Fear of Saying No (FOSNO): Setting Boundaries With Our Patients and Ourselves

Cancer is an inherently complex and intense medical condition that often requires prolonged treatment and surveillance over years. Treatments can lead to frequent side effects and anxiety, requiring constant communication and follow-up with patients. Oncologists have the unique privilege of developing close relationships with their patients that evolve through the course of their disease.

The advent of newer technology and the changing landscape of medicine have drastically altered how oncologists now manage patient needs. These changes have allowed for much quicker and closer communication but are not without personal and professional challenges. Some may wonder how accessible they can and should be to their patients—essentially, the boundaries they may place to protect their own identities and well-being. An oncologist might wonder how much of their personal contact information they should provide to patients and how often they should be available for questions and discussions when away from the clinic without impairing their relationship. Here, we define and explore the role of boundaries in medicine, and review common ethical dilemmas that oncologists face daily when trying to balance patient care and lives outside of medicine. Although we recognize there is no clear single solution, we will propose possible approaches to setting boundaries and potential pitfalls.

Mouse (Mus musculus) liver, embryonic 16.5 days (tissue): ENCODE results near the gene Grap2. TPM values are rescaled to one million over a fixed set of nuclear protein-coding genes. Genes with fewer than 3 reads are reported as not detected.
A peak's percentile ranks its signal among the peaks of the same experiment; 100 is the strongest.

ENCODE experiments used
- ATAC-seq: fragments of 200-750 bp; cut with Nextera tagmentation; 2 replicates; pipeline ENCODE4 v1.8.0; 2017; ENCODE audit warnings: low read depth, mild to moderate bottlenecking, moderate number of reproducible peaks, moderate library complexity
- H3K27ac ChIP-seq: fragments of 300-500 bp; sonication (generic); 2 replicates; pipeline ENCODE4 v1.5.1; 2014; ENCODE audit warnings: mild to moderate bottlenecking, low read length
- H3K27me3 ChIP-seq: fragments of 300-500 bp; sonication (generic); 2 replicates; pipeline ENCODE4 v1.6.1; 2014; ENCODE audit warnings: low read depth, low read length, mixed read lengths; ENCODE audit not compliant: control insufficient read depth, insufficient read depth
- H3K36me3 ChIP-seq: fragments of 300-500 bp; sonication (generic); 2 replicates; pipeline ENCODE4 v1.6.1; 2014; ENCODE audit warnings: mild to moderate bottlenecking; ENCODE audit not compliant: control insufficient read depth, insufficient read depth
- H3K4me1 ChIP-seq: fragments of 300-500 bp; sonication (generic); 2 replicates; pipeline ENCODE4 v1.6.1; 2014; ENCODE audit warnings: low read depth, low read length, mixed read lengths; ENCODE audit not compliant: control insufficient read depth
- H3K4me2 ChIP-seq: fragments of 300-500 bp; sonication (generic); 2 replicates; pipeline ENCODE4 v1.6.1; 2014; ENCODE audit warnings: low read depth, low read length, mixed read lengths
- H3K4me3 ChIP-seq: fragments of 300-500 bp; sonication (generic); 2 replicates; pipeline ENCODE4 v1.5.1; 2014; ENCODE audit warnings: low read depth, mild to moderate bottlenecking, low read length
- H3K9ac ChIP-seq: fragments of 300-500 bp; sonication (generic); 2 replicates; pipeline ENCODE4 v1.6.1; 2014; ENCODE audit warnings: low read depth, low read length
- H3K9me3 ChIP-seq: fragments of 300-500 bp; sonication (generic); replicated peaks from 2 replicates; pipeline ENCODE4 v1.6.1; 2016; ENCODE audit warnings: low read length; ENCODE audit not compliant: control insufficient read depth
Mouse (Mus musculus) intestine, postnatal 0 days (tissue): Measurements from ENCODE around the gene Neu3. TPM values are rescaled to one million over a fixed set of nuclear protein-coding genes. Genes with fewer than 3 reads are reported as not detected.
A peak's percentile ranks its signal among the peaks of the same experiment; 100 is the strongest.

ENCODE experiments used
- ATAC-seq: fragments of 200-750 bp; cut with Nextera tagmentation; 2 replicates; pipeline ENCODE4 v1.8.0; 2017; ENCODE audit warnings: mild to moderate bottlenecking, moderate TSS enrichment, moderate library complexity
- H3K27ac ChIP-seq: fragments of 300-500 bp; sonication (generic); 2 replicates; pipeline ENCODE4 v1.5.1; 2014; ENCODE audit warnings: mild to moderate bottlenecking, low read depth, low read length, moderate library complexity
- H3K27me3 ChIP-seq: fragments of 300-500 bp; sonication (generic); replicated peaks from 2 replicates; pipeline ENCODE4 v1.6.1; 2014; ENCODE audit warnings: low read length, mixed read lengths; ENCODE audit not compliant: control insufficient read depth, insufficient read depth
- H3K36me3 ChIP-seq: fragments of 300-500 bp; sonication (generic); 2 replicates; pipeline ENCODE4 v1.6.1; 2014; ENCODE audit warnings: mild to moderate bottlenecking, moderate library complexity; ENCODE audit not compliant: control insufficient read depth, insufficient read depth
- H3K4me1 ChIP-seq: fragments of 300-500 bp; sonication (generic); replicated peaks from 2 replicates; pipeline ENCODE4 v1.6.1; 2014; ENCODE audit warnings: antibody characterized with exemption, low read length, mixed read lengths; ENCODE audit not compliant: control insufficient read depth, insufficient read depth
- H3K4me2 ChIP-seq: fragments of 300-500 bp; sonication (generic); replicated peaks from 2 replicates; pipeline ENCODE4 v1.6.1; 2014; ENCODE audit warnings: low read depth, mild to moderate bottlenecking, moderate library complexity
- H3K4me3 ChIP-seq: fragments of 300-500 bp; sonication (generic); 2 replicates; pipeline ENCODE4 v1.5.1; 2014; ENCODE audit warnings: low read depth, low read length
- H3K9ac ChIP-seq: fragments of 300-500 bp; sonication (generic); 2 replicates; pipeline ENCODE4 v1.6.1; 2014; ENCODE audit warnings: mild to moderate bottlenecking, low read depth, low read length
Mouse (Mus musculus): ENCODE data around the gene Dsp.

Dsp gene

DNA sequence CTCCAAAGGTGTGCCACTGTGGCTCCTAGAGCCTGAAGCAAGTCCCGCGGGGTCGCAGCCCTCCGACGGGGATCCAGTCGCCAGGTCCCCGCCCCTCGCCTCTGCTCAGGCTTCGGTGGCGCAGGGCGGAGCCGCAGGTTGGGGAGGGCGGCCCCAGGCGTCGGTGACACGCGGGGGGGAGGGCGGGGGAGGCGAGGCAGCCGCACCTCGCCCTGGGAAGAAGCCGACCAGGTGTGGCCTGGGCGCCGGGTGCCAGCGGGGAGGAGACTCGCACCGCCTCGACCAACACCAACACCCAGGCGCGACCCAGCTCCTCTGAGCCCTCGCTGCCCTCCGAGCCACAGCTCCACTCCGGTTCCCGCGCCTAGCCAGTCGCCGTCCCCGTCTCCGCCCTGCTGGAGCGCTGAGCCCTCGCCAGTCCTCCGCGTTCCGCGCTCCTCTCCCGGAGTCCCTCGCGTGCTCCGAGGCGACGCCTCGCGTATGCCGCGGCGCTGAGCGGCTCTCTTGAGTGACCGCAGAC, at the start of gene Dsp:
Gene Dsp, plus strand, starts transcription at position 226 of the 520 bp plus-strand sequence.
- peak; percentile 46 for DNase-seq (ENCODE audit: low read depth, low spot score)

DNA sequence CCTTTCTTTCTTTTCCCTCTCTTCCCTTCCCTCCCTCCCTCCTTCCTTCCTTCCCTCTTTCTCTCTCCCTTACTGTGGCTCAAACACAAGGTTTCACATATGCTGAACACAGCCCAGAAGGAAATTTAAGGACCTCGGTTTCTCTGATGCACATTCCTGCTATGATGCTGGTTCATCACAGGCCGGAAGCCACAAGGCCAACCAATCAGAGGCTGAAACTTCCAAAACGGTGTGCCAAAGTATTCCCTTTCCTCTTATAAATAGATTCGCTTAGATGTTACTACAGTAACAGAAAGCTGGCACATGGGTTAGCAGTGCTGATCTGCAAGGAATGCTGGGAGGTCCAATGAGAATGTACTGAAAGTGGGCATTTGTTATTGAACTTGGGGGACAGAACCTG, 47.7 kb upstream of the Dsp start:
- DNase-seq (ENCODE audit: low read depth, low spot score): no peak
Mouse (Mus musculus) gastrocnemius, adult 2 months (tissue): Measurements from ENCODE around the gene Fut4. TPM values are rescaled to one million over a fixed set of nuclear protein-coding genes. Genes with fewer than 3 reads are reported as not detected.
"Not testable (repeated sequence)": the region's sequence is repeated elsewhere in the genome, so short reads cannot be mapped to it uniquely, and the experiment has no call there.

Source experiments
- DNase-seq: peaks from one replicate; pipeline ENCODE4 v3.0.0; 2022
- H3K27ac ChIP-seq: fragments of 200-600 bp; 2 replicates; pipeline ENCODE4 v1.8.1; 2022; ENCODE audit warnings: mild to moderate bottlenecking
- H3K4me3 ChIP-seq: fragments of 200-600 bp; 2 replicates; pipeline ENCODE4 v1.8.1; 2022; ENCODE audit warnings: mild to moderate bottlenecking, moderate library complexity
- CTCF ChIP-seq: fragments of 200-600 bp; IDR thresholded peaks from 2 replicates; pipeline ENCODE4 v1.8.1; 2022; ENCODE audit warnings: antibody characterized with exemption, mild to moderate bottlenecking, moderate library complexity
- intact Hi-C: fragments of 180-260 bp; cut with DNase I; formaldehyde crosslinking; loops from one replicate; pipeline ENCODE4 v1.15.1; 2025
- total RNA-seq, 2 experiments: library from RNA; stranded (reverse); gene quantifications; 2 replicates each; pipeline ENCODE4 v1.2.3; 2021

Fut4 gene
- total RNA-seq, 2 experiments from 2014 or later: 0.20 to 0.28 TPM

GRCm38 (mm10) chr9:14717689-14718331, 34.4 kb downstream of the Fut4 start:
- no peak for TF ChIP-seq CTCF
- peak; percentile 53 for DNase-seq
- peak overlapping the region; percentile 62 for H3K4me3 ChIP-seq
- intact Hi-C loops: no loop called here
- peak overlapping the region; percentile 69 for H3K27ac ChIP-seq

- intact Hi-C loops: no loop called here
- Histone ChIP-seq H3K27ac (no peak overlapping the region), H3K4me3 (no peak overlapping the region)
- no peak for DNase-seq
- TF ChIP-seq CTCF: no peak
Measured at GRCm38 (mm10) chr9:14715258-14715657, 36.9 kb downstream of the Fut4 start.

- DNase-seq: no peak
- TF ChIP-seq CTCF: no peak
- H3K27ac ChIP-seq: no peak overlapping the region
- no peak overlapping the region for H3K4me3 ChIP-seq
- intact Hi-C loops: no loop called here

Monica S. Chatwal, MD1,2,3; Arif H. Kamal, MD, MBA, MHS4,5; and Jonathan M. Marron, MD, MPH6,7
  1. Moffitt Cancer Center, Tampa, FL
  2. University of South Florida Morsani School of Medicine, Tampa, FL
  3. James A. Haley Veteran's Administration, Tampa, FL
  4. Duke University, Durham, NC
  5. American Cancer Society, Chapel Hill, NC
  6. Dana-Farber/ Boston Children's Cancer and Blood Disorders Center, Boston, MA
  7. Harvard Medical School Center for Bioethics, Boston, MA

Source: Chatwal, M.S., Kamal, A.H. and Marron, J.M. (2023) ‘Fear of Saying No (FOSNO): Setting Boundaries with Our Patients and Ourselves’, American Society of Clinical Oncology Educational Book [Preprint], (43). doi:10.1200/edbk_390598.